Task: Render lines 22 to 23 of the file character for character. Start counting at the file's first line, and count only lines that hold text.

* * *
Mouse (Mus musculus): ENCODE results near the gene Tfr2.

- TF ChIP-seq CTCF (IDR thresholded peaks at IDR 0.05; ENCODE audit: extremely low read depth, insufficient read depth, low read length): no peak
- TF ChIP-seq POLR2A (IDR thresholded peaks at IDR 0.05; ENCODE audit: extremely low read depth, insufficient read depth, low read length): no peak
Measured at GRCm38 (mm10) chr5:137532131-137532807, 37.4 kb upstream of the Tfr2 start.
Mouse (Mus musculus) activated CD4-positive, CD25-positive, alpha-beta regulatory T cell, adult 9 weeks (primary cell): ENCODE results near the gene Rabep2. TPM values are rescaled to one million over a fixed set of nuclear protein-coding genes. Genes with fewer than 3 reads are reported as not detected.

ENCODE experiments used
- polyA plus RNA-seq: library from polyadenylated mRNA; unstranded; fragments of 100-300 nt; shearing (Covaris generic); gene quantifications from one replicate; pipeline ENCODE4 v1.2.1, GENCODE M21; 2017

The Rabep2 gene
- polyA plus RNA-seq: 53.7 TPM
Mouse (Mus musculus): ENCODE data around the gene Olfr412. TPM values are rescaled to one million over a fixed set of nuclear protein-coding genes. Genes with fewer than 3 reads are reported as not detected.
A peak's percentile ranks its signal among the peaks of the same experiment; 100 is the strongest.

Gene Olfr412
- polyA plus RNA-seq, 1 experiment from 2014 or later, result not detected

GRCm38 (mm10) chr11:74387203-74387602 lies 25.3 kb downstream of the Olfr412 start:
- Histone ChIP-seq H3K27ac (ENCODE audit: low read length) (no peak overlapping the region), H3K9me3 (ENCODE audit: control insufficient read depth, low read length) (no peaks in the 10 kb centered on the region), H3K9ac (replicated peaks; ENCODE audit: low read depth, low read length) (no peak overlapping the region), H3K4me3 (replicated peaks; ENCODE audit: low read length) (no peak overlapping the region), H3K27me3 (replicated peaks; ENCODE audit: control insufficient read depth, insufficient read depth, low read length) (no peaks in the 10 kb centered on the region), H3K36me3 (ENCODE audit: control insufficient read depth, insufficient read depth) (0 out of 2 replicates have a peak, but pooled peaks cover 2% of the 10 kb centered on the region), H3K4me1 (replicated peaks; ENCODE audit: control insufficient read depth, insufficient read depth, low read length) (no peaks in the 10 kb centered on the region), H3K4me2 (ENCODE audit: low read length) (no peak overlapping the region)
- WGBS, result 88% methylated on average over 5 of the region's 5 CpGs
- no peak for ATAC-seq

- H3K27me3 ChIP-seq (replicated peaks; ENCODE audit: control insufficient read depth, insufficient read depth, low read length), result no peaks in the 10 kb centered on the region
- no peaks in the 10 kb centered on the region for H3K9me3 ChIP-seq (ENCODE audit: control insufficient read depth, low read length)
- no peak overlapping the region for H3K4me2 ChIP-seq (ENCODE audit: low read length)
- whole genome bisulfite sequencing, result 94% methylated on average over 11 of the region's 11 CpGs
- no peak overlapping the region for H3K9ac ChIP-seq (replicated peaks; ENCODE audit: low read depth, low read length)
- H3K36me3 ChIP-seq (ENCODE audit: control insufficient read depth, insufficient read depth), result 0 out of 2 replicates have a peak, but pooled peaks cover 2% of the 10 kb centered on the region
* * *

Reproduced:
- no peak overlapping the region for H3K9ac ChIP-seq (replicated peaks; ENCODE audit: low read depth, low read length)
- H3K36me3 ChIP-seq (ENCODE audit: control insufficient read depth, insufficient read depth), result 0 out of 2 replicates have a peak, but pooled peaks cover 2% of the 10 kb centered on the region